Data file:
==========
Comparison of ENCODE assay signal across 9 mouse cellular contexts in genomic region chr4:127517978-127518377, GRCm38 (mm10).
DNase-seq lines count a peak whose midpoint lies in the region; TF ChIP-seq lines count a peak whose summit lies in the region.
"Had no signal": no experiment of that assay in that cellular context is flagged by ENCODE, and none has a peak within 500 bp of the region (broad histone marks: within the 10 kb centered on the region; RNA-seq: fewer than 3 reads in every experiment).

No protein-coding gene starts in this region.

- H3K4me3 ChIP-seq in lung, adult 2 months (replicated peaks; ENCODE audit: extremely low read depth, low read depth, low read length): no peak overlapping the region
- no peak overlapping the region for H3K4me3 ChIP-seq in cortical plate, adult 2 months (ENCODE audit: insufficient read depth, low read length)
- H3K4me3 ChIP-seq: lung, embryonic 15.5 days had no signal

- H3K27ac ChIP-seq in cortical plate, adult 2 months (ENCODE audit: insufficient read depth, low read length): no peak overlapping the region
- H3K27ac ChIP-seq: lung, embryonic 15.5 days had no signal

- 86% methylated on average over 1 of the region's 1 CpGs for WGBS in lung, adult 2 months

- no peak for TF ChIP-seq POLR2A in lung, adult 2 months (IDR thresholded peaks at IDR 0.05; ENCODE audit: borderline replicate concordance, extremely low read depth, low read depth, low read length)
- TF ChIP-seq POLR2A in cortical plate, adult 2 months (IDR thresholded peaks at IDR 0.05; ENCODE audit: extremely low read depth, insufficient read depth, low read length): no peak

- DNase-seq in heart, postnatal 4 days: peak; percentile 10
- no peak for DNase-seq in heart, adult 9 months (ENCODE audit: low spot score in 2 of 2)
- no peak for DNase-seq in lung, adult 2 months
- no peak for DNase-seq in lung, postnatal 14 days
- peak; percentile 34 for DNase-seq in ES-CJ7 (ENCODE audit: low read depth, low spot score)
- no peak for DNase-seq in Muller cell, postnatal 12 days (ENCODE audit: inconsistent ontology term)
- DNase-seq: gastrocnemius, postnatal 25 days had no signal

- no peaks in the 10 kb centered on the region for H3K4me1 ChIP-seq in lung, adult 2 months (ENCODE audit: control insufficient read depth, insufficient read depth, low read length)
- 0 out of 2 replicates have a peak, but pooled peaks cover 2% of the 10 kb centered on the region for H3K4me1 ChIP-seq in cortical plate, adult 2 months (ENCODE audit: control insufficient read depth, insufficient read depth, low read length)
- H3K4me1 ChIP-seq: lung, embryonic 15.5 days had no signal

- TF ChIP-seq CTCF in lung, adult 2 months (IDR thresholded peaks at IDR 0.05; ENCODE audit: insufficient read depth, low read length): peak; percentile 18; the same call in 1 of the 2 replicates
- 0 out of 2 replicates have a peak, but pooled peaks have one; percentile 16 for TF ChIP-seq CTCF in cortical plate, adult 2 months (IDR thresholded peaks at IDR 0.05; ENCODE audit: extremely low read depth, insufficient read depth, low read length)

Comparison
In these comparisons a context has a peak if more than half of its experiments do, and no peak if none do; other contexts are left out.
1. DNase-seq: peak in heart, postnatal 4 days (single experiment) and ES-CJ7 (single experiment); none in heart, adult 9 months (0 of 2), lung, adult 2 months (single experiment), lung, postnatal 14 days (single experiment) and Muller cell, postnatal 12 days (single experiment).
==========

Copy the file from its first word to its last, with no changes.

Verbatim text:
Comparison of ENCODE assay signal across 9 mouse cellular contexts in genomic region chr4:127517978-127518377, GRCm38 (mm10).
DNase-seq lines count a peak whose midpoint lies in the region; TF ChIP-seq lines count a peak whose summit lies in the region.
"Had no signal": no experiment of that assay in that cellular context is flagged by ENCODE, and none has a peak within 500 bp of the region (broad histone marks: within the 10 kb centered on the region; RNA-seq: fewer than 3 reads in every experiment).

No protein-coding gene starts in this region.

- H3K4me3 ChIP-seq in lung, adult 2 months (replicated peaks; ENCODE audit: extremely low read depth, low read depth, low read length): no peak overlapping the region
- no peak overlapping the region for H3K4me3 ChIP-seq in cortical plate, adult 2 months (ENCODE audit: insufficient read depth, low read length)
- H3K4me3 ChIP-seq: lung, embryonic 15.5 days had no signal

- H3K27ac ChIP-seq in cortical plate, adult 2 months (ENCODE audit: insufficient read depth, low read length): no peak overlapping the region
- H3K27ac ChIP-seq: lung, embryonic 15.5 days had no signal

- 86% methylated on average over 1 of the region's 1 CpGs for WGBS in lung, adult 2 months

- no peak for TF ChIP-seq POLR2A in lung, adult 2 months (IDR thresholded peaks at IDR 0.05; ENCODE audit: borderline replicate concordance, extremely low read depth, low read depth, low read length)
- TF ChIP-seq POLR2A in cortical plate, adult 2 months (IDR thresholded peaks at IDR 0.05; ENCODE audit: extremely low read depth, insufficient read depth, low read length): no peak

- DNase-seq in heart, postnatal 4 days: peak; percentile 10
- no peak for DNase-seq in heart, adult 9 months (ENCODE audit: low spot score in 2 of 2)
- no peak for DNase-seq in lung, adult 2 months
- no peak for DNase-seq in lung, postnatal 14 days
- peak; percentile 34 for DNase-seq in ES-CJ7 (ENCODE audit: low read depth, low spot score)
- no peak for DNase-seq in Muller cell, postnatal 12 days (ENCODE audit: inconsistent ontology term)
- DNase-seq: gastrocnemius, postnatal 25 days had no signal

- no peaks in the 10 kb centered on the region for H3K4me1 ChIP-seq in lung, adult 2 months (ENCODE audit: control insufficient read depth, insufficient read depth, low read length)
- 0 out of 2 replicates have a peak, but pooled peaks cover 2% of the 10 kb centered on the region for H3K4me1 ChIP-seq in cortical plate, adult 2 months (ENCODE audit: control insufficient read depth, insufficient read depth, low read length)
- H3K4me1 ChIP-seq: lung, embryonic 15.5 days had no signal

- TF ChIP-seq CTCF in lung, adult 2 months (IDR thresholded peaks at IDR 0.05; ENCODE audit: insufficient read depth, low read length): peak; percentile 18; the same call in 1 of the 2 replicates
- 0 out of 2 replicates have a peak, but pooled peaks have one; percentile 16 for TF ChIP-seq CTCF in cortical plate, adult 2 months (IDR thresholded peaks at IDR 0.05; ENCODE audit: extremely low read depth, insufficient read depth, low read length)

Comparison
In these comparisons a context has a peak if more than half of its experiments do, and no peak if none do; other contexts are left out.
1. DNase-seq: peak in heart, postnatal 4 days (single experiment) and ES-CJ7 (single experiment); none in heart, adult 9 months (0 of 2), lung, adult 2 months (single experiment), lung, postnatal 14 days (single experiment) and Muller cell, postnatal 12 days (single experiment).